Validating IP Addresses

UPDATE: Added terminating ‘$’ in ipv4 regex as noted in comment from raorn.

I’ve been working on a fix to a system script that passes around and manipulates IP addresses. With IPv6 becoming more prevalent this script must work with IPv6 addresses not just v4. While working on this and digging around the web I ran across some stuff that I think is worth sharing.

The first thing I always do when I’m working with a new data format is writing a script / function that can be used to validate it. Here’s what I came up with for IPv4 and IPv6.

IPv4 Regex

With IPv4 this pretty boring and can be done with a one line regular expression (regex) that’s all over the web. I clean things up a bit by using shell variables but the regex should be clear:

is_ipv4 () {
    echo $1 | grep --silent "^(${QUAD})(.(${QUAD})){3}$"
    if [ $? -eq 0 ]; then
        return 1
    return 0

is_ipv4 $1
if [ $? -eq 1 ]; then
    exit 0
    echo "Invalid IPv4 address." >&2
    exit 1

Nothing earth shattering.

IPv6 Regex

Working with IPv6 addresses is a bit more complex. To compensate for the larger addresses size when representing IPv6 addresses in text, the RFC recommends a canonical textual representation with rules that allow for compression (called “zero folding”). Addresses represented in this compressed format are more difficult to validate with just one regex and the regex is much longer:

# flat address, no compressed words
# ::'s compressions excluding beginning and end edge cases
# trailing :: edge case, includes case of only :: (all 0's)
# leading :: edge case
is_ipv6 () {
    echo $1 | grep --silent "(${FLAT})|(${COMP2})|(${COMP3})|(${COMP4})|(${COMP5})|(${COMP6})|(${COMP7})|(${EDGE_TAIL})|(${EDGE_LEAD})"
    if [ $? -eq 0 ]; then
        return 1
    return 0

is_ipv6 $1
if [ $? -eq 1 ]; then
    exit 0
    echo "Invalid IPv6 address: $1" >&2
    exit 1

Folks on the web have got it right too and I definitely took a queue from Vernon Mauery. I got a bit caught up in the differences between addresses from RFC4291 and the recommendations in RFC5952. The prior allows for zero folding of single 16-bit 0 fields while the latter discourages this. As the “robustness principle” dictates this validation script will identify addresses with zero folded single 16-bit 0 fields as valid but tools producing addresses should not.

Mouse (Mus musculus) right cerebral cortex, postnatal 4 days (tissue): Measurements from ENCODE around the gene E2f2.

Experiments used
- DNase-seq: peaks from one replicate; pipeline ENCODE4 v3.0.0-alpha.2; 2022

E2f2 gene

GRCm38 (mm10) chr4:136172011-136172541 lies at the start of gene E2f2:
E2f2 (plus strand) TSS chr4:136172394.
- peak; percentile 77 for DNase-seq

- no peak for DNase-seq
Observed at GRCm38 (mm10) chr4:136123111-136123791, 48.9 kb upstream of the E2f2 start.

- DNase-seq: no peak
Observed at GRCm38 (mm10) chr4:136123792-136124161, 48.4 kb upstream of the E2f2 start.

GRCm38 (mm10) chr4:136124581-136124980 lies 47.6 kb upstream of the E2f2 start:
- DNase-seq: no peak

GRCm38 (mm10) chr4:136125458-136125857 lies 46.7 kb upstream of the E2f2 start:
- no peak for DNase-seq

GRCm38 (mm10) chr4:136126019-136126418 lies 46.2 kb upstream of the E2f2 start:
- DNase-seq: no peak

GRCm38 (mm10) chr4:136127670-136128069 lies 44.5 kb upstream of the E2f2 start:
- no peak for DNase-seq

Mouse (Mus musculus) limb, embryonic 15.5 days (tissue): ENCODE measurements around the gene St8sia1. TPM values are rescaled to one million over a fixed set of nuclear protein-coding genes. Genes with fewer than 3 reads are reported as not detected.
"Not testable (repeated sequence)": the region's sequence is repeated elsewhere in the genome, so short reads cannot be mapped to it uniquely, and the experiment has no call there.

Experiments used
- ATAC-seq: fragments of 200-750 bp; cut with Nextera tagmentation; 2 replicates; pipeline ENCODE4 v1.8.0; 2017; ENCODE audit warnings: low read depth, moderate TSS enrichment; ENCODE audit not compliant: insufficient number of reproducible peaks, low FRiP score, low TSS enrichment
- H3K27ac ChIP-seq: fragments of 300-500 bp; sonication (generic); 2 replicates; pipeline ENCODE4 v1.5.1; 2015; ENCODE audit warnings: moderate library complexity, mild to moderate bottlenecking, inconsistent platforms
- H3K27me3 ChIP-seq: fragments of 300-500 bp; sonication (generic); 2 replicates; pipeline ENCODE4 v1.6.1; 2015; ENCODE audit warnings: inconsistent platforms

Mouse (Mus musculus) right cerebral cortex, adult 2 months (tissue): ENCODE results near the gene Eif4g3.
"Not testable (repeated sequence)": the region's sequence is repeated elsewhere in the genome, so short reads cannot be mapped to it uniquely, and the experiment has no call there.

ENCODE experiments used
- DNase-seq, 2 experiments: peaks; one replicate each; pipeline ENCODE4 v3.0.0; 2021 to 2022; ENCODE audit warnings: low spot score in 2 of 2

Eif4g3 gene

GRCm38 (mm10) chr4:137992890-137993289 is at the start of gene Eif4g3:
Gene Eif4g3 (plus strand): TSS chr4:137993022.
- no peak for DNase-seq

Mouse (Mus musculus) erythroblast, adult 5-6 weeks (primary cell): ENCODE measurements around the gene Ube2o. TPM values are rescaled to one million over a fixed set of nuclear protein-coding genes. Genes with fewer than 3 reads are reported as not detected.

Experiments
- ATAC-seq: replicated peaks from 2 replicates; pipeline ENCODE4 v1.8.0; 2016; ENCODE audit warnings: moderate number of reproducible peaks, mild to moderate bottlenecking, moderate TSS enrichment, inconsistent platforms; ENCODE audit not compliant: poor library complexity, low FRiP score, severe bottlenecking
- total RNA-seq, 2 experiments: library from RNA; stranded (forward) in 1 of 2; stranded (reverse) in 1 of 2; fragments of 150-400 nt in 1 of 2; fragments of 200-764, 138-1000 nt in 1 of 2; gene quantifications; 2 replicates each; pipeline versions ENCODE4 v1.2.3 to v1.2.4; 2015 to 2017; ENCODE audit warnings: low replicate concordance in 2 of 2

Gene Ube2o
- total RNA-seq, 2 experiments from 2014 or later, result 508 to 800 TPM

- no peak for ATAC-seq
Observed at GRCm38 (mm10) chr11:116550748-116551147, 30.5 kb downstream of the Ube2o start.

I haven’t taken on any of the weirdness that are mixed hexadecimal and dot decimal notations … those will remain for the interested reader.

Understanding Multi-Level Security part 4

In my last post on this topic, we got into what I would consider the second half of Multi-Level Security (MLS). Here we discussed categories, also known as compartments and how they relate to the security model itself. We then extended the short-hand logic adapted from Chu and Older to allow for reasoning through access control decisions regarding categories.

I’ll be following the format of my previous two posts under this tag, so in this post we’ll be getting our hands dirty in the SELinux MLS policy. We’ll go through these constraints and work through them using the logic hopefully making some sense of the rules and the policy they implement.

SELinux MLS Constraints

I think I covered enough background on SELinux to just dive into the specific constraints relevant to the policy we’ve been discussing. I’ve used file read / write in previous examples so we’ll stick to that again in this post. We’ll start with simple read case, then move on to conclude the discussion begun in my last post about constraints on categories for subjects writing data to objects. We may even see the “high-water mark” again 🙂

File Read MLS Constraint

Let’s begin with the SELinux mlsconstraint for read operations on files:

# the file "read" ops (note the check is dominance of the low level)
mlsconstrain { dir file lnk_file chr_file blk_file sock_file fifo_file } { read getattr execute }
	(( l1 dom l2 ) or
	 (( t1 == mlsfilereadtoclr ) and ( h1 dom l2 )) or
	 ( t1 == mlsfileread ) or
	 ( t2 == mlstrustedobject ));

In a previous post I went blow by blow through each line of the constraint; we won’t bother with that again. Instead let’s look at the first line, which embodies the simple security property, and frame this in the logic we’ve recently expanded to reason over categories.

When we say that one label dominates another as in the dom operator from the constraint, both the sensitivity and the category component of the label must dominate. For the sensitivity we’ve established that the label set is a partial order where the le_{s} operator denotes dominance:

<br /> Unclassified le_{s} Secret le_{s} Top Secret<br />

In my last post we discussed how dominance is proven for a category set. Specifically, the category set A dominates another set of categories B if A is a superset of B. We represent this in the logic with the same operator using a different subscript: le_{c} c to denote category instead of s for sensitivity.